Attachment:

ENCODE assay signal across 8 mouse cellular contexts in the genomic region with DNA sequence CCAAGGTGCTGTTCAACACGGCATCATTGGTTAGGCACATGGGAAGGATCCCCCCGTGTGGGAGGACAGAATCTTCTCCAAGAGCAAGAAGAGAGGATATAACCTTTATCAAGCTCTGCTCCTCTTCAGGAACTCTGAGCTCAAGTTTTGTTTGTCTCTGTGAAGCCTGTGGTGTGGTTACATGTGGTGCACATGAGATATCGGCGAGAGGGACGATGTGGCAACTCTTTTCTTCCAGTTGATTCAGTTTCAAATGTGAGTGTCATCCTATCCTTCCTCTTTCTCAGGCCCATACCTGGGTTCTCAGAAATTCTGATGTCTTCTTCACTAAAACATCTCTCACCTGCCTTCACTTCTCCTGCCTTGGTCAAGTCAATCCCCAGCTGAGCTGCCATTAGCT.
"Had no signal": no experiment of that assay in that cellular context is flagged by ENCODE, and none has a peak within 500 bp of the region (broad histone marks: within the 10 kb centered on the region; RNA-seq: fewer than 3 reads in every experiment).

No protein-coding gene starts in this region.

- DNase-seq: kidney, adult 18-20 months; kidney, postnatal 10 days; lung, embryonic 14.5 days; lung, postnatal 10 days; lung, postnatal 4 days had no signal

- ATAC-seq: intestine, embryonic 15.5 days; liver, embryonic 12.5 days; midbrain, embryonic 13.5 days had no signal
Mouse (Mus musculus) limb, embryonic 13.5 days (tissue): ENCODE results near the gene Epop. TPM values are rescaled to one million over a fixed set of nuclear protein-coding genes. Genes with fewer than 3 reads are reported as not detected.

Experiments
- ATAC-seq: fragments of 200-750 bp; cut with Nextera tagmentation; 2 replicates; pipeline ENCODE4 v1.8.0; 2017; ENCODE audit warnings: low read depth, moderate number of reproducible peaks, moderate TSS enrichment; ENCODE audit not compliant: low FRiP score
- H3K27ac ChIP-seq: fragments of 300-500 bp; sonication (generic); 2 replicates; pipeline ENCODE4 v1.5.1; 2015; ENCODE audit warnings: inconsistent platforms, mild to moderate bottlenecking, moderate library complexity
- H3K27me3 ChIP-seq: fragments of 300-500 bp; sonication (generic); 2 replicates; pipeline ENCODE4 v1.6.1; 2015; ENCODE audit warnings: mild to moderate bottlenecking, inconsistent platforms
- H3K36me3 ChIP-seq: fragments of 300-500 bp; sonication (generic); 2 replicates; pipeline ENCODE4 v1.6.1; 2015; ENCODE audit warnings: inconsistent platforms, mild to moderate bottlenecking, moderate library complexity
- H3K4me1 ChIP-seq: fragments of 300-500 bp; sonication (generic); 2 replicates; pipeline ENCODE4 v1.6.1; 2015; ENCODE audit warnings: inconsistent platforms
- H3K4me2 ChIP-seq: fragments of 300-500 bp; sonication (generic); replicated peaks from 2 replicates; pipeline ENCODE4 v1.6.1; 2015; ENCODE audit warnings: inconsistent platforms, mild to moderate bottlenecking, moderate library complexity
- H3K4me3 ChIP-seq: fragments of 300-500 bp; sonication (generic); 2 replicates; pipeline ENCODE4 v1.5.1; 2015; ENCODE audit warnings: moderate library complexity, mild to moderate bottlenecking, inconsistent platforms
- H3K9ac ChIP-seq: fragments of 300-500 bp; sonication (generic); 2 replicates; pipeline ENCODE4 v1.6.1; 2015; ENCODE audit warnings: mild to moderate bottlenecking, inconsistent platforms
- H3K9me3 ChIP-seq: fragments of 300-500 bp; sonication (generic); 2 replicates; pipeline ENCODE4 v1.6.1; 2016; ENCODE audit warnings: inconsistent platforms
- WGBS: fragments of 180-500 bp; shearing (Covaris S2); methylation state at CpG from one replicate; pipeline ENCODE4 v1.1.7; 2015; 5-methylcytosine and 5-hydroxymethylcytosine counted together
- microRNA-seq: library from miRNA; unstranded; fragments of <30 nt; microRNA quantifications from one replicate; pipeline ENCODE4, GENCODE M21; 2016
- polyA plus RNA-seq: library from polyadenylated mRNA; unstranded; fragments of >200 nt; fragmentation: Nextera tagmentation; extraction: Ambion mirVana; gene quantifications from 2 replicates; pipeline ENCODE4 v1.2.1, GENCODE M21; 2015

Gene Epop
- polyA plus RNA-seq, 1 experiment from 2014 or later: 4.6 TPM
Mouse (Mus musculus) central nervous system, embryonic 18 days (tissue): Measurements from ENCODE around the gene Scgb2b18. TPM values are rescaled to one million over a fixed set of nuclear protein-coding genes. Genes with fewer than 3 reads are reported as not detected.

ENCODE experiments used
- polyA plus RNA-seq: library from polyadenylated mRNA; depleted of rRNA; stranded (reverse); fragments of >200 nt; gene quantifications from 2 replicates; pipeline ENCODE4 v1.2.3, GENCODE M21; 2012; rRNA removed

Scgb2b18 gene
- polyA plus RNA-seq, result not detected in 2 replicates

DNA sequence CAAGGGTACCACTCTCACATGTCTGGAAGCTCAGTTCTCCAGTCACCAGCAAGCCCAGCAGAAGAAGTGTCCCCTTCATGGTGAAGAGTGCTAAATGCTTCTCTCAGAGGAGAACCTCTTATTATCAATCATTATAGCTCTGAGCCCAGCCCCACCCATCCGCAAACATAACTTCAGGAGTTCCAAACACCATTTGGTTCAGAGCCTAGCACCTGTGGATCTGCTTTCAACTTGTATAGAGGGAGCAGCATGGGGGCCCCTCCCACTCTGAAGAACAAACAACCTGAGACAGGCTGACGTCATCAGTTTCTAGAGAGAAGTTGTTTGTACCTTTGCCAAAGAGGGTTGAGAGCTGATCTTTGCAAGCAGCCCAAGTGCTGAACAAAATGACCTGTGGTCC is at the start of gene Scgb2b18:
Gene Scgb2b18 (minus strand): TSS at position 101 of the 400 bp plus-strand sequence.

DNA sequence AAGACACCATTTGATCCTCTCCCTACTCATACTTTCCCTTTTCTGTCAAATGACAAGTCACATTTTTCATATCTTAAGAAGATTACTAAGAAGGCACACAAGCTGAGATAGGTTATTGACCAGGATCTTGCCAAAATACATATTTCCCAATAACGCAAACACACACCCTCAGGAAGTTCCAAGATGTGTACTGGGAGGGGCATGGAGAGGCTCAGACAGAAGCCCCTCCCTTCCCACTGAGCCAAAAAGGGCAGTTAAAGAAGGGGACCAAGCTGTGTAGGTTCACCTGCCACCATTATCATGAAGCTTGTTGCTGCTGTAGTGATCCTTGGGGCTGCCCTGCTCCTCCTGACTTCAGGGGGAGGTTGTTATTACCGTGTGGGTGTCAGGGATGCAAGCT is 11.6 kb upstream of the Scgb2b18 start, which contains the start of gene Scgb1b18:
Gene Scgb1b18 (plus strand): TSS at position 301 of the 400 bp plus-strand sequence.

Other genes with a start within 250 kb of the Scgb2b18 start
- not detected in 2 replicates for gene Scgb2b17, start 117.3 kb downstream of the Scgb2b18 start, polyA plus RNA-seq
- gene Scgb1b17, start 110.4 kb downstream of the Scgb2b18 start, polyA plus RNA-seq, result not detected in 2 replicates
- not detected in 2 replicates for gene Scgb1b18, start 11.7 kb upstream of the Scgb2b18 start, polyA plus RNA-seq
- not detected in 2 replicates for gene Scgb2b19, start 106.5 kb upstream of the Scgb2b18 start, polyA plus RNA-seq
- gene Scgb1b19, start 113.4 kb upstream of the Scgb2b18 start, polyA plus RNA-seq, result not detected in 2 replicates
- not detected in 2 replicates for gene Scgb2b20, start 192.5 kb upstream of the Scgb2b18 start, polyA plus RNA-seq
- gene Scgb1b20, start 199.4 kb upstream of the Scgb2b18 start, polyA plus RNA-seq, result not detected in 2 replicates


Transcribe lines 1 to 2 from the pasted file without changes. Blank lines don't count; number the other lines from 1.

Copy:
ENCODE assay signal across 8 mouse cellular contexts in the genomic region with DNA sequence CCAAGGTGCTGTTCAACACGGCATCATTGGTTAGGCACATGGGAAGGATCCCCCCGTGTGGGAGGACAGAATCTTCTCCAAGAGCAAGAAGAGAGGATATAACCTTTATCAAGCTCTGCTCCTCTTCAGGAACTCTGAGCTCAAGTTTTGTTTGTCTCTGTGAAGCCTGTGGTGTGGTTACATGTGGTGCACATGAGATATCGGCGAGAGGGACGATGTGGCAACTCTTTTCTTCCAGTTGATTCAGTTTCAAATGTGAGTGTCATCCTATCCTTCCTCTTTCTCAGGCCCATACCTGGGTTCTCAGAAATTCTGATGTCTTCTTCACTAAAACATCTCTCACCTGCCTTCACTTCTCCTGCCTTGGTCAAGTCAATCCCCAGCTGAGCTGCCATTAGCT.
"Had no signal": no experiment of that assay in that cellular context is flagged by ENCODE, and none has a peak within 500 bp of the region (broad histone marks: within the 10 kb centered on the region; RNA-seq: fewer than 3 reads in every experiment).